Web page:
Toilet Training Begins at Birth: Concept & Method

1. How it all began: Method & Philosophy

Dan & I are parents to four wonderful children: Isabella 6, Sophia 4, Danny 2 & Helena 7 months. We created this video to educate parents on their child’s natural ability to communicate their elimination needs to us, allowing us to respond to those needs in a caring, loving manner.

When our first daughter, Isabella was born in October 1997 she almost immediately had a diaper rash which continued to worsen in her first few weeks of life. I tried the stereotypical protocol of using every diaper rash cream, powder and ointment out there.  By the time Isabella was only 25 Days old, I ended up at Dr. DeStefani’s, Chairman of Pediatrics at Loyola.  I asked why this was happening to my daughter and he simply said “No one’s skin is made to be in direct contact with fesses and urine.”  It just made so much sense to me (think about it!).  He also suggested that I allow her as much “air” time as possible.  Well, I walked out of his office with the GREAT misconception that I would have urine and waste all over my house…but I didn’t.  By allowing my daughter to be diaperless (even in intervals) I was able to see what happened immediately prior to her eliminating~ her vocalizations and non-verbal communications allowed me to respond to her and take her to the toilet, just as I would instinctively respond if she were hungry or tired.  Elimination is the third and forgotten basic need! I NEVER THOUGHT I WAS “TOILET TRAINING” my daughter.  I was only doing what I had to do in order to protect her skin. Imagine my surprise and delight when at 12 months she wore underwear all day and at 15 months she wore them at night and was completely out of diapers. Naturally, like most first time parents, we thought she was a genius.  Then, our second daughter Sophia was born in January 2000.  I responded to her in the same way and guess what ~ out of diapers at 15 months (another genius!?) By the time our third child, Danny was born in October 2001, we thought it was a little too coincidental and decided to do a little bit of research.  We were totally shocked to learn that 80% of the children in our world TODAY are completely toilet trained between 12 – 24 months with 18 months as the average.  It is only in the U.S. and other “disposable diaper” countries where toileting is pushed back so late and completed as late as 36 – 48 months.  Also, this is the way it WAS in the United States prior to the mid 50’s which directly coincided with the introduction of disposable diapers.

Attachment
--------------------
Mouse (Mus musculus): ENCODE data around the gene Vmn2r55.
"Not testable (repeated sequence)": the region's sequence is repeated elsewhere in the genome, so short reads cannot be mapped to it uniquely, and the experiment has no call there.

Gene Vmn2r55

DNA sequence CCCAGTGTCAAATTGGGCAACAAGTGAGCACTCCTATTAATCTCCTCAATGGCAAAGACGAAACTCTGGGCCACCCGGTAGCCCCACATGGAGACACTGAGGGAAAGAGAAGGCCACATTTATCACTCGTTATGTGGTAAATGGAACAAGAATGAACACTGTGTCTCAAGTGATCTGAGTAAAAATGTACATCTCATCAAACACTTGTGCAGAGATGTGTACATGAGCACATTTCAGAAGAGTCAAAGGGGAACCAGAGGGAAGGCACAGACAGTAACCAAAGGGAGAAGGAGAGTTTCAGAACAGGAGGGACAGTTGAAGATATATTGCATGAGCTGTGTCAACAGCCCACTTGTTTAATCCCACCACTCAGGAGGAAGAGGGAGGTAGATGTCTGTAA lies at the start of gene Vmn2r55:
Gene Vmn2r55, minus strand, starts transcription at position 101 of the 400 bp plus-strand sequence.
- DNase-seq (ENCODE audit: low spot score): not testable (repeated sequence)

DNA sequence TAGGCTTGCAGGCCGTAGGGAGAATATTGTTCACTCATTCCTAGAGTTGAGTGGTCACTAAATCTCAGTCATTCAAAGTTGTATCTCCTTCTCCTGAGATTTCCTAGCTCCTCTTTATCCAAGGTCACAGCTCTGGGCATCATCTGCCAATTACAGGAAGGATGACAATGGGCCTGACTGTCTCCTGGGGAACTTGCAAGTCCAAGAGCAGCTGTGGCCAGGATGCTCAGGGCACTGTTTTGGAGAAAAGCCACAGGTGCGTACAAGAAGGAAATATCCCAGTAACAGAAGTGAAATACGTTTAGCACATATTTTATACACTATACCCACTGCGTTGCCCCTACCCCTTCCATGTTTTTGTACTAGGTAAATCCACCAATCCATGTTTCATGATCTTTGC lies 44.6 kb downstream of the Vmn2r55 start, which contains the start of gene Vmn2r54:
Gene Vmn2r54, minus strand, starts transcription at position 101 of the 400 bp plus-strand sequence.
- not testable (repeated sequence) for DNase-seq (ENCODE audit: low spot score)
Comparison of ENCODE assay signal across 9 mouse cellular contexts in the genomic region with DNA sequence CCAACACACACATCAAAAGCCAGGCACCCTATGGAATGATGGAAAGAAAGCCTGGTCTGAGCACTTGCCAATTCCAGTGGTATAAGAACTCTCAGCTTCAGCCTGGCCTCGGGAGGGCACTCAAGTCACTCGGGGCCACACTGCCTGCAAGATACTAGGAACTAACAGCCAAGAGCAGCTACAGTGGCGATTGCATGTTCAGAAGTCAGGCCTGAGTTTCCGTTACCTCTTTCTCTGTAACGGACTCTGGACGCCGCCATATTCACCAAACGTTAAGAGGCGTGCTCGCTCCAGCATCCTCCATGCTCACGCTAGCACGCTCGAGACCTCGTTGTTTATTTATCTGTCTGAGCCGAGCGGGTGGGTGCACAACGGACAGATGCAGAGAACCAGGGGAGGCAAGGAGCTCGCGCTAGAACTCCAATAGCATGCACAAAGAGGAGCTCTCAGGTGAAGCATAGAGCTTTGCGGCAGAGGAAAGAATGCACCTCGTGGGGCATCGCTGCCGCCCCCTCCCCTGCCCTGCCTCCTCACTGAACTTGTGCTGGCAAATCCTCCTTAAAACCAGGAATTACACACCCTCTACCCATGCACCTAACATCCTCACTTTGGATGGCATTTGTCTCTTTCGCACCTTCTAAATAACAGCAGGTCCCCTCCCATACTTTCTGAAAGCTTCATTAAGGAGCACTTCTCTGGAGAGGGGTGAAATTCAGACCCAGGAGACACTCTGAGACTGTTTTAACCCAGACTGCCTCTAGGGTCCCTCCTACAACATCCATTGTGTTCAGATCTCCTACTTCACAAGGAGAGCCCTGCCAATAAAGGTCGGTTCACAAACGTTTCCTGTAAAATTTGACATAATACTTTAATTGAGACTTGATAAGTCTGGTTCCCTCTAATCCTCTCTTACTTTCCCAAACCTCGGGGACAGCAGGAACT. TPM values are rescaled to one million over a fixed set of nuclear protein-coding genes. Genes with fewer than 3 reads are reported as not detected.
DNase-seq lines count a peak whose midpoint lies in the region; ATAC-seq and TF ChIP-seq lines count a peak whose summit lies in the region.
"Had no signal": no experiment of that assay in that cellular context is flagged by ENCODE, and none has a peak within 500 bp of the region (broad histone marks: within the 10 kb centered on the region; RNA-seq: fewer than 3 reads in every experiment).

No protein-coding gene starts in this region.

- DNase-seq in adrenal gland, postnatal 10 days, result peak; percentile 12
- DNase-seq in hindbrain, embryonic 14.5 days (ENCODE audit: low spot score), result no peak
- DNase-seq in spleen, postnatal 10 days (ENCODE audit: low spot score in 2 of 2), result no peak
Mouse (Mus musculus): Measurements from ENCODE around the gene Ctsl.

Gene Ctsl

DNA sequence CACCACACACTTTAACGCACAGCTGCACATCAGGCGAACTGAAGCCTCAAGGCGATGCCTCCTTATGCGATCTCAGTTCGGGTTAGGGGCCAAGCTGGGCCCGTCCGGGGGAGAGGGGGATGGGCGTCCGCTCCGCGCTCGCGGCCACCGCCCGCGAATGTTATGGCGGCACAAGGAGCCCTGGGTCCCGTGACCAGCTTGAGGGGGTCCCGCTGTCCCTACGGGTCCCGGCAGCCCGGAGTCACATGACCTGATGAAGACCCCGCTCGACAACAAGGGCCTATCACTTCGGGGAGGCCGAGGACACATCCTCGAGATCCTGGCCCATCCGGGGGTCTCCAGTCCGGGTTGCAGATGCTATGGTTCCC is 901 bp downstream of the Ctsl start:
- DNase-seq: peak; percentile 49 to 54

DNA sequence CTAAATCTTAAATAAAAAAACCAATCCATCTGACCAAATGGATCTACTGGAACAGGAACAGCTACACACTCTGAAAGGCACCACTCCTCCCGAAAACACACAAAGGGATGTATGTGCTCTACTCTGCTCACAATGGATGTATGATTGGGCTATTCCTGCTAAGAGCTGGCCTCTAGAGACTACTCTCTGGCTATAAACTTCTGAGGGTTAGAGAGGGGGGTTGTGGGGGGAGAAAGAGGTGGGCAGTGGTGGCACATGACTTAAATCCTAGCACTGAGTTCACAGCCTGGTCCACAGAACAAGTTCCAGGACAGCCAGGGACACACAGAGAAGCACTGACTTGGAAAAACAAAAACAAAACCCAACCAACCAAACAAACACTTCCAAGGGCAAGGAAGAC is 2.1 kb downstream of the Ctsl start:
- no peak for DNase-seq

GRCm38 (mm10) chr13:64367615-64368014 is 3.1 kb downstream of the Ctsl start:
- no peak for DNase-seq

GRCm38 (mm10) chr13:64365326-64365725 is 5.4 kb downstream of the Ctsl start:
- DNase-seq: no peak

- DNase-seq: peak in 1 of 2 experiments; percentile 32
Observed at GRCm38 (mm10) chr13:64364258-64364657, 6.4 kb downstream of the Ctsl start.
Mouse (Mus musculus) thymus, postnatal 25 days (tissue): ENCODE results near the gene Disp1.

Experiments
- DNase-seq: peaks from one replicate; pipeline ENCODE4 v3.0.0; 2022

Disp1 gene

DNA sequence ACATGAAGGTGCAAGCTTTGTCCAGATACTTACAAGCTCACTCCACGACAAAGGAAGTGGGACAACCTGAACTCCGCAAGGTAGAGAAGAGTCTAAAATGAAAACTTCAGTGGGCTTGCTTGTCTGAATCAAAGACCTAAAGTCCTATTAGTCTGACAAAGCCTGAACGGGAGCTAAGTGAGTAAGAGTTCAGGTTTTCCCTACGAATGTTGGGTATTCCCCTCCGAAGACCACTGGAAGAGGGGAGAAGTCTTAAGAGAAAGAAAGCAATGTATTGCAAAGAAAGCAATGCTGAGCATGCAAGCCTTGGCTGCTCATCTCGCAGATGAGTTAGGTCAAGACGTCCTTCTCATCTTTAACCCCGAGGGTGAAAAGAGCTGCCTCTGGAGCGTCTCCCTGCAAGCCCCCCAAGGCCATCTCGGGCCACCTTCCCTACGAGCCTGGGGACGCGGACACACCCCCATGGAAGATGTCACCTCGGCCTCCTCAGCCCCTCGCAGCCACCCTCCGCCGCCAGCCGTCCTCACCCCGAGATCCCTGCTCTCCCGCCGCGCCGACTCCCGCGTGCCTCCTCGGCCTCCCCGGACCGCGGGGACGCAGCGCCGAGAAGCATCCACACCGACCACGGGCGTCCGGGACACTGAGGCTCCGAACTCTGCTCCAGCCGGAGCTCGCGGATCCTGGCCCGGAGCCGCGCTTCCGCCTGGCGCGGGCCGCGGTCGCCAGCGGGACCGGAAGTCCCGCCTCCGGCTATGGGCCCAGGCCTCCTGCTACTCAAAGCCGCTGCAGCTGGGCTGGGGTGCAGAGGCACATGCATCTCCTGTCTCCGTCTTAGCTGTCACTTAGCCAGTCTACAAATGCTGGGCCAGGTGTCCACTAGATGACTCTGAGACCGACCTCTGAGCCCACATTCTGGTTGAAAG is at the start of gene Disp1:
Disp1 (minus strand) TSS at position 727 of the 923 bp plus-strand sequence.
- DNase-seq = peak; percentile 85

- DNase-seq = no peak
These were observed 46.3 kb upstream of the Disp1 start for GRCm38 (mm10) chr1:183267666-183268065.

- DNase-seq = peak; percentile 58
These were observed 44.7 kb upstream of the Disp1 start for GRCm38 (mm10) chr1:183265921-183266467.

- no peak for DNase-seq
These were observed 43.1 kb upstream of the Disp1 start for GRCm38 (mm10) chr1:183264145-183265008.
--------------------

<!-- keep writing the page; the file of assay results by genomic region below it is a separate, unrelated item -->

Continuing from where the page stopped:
What we are actually doing by putting a diaper on a child is training him/her to use the diaper as a TOILET. Babies try to communicate their needs to us from the minute they are born; if we continue to ignore their elimination needs they will eventually give up the desire to communicate their needs to us and realize that you want them to use the diaper as a toilet. They are being conditioned to use the diaper as a toilet.

Dr. DeStefani, the Chairman of Pediatrics at Loyola University Medical Center, supports our methodology stating in our video that the sphincter muscles which control bladder and bowel moments start developing while the baby is in utero and reach their FULL maturity between 12 – 24 months with 18 AS THE AVERAGE. This is when toileting should be COMPLETED, not started. When parents start toilet training AFTER these muscles reach full maturity, the muscles have become flaccid from not having the opportunity of practicing eliminating. It is our job as caring, loving parents to provide these opportunities and respond to these cues as soon as possible ~ preferably from BIRTH. We do know that there are several windows of opportunities or “sensitive periods” prior 18 months of age and thereafter will become increasingly difficult.

Our methodology is not about wearing disposable diapers or cloth diapers, (although we encourage the use of cloth because of the health and environmental benefits) but rather being receptive and responsive to your child’s natural elimination communication. As a matter of fact, our first two daughters wore disposal diapers (gulp) because we were unaware of all potential hazards of using them. Once we started doing the research to create “TTBB”, we immediately made the switch. If someone told me back in 1997 that I would be using “cloth” diapers and washing them myself, I may have considered the idea laughable. Imagine cloth diapers in my designer diaper bag in my “top of the line” stroller! Well, it’s true and it’s me today. Although I only have a diaper on Helena when I am out of the house and it’s for MY convenience…she is 7 months old and will signal me while we are out and about. I will of course immediately respond, while acknowledging her by saying or whispering “you need to go pee-pee” and do my best to get her to a toilet as quickly as possible. While we are home, she need not be in a diaper because Helena will signal me when she needs to eliminate and I immediately respond by taking her to the washroom. I don’t stand around waiting for her signal, just like I don’t wait around for her to signal me when she’s tired or hungry…but, when she is, I respond. I could name a million scenarios which this occurs each and every day; when I’m reading to my children, cooking dinner, doing laundry, talking on the telephone, etc… The only time we have a “miss” is due to MY lack of response. I generally don’t make blanket statements or generalizations, but I think it is fair to say that we, as a society, greatly underestimate the intelligence and capabilities of our babies. When Helena was about 4 ½ months old she would reach for the Velcro tabs on the diaper wrap and try to take it off. Well, if this isn’t a sign, I don’t know what is. She literally “screams” when we try to diaper her. I do acknowledge her communication by stating “you don’t like to wear diapers, do you? I’m sorry”.